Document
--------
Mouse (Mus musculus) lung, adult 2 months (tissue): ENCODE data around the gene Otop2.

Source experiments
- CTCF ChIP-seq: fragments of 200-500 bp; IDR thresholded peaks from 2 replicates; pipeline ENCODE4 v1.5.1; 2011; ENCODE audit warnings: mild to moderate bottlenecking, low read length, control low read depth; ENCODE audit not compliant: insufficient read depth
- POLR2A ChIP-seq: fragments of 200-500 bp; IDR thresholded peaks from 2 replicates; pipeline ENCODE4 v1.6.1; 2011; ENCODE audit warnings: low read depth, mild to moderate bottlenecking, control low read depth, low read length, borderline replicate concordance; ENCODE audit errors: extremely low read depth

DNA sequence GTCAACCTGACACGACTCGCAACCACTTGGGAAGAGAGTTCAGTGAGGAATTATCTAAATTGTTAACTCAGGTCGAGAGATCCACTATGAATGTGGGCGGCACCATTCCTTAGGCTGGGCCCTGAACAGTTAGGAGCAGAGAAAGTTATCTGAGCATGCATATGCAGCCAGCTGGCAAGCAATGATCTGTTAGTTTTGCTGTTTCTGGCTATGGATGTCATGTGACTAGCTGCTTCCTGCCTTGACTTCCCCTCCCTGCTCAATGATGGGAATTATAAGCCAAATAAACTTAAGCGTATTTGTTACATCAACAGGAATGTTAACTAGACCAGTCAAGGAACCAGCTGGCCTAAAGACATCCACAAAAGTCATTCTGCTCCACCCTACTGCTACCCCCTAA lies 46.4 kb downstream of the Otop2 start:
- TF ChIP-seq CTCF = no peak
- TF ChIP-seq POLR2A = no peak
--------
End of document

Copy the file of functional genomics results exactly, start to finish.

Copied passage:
Mouse (Mus musculus) lung, adult 2 months (tissue): ENCODE data around the gene Otop2.

Source experiments
- CTCF ChIP-seq: fragments of 200-500 bp; IDR thresholded peaks from 2 replicates; pipeline ENCODE4 v1.5.1; 2011; ENCODE audit warnings: mild to moderate bottlenecking, low read length, control low read depth; ENCODE audit not compliant: insufficient read depth
- POLR2A ChIP-seq: fragments of 200-500 bp; IDR thresholded peaks from 2 replicates; pipeline ENCODE4 v1.6.1; 2011; ENCODE audit warnings: low read depth, mild to moderate bottlenecking, control low read depth, low read length, borderline replicate concordance; ENCODE audit errors: extremely low read depth

DNA sequence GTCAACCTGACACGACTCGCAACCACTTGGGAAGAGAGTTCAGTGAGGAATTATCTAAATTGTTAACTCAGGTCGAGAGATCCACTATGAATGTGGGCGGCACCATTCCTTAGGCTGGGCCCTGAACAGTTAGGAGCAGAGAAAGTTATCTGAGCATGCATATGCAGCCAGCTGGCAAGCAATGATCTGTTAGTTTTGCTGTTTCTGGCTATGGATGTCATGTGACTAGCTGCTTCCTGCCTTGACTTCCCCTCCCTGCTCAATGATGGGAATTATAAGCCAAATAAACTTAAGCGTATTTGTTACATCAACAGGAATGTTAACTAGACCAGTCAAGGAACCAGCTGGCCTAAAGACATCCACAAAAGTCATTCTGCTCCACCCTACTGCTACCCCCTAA lies 46.4 kb downstream of the Otop2 start:
- TF ChIP-seq CTCF = no peak
- TF ChIP-seq POLR2A = no peak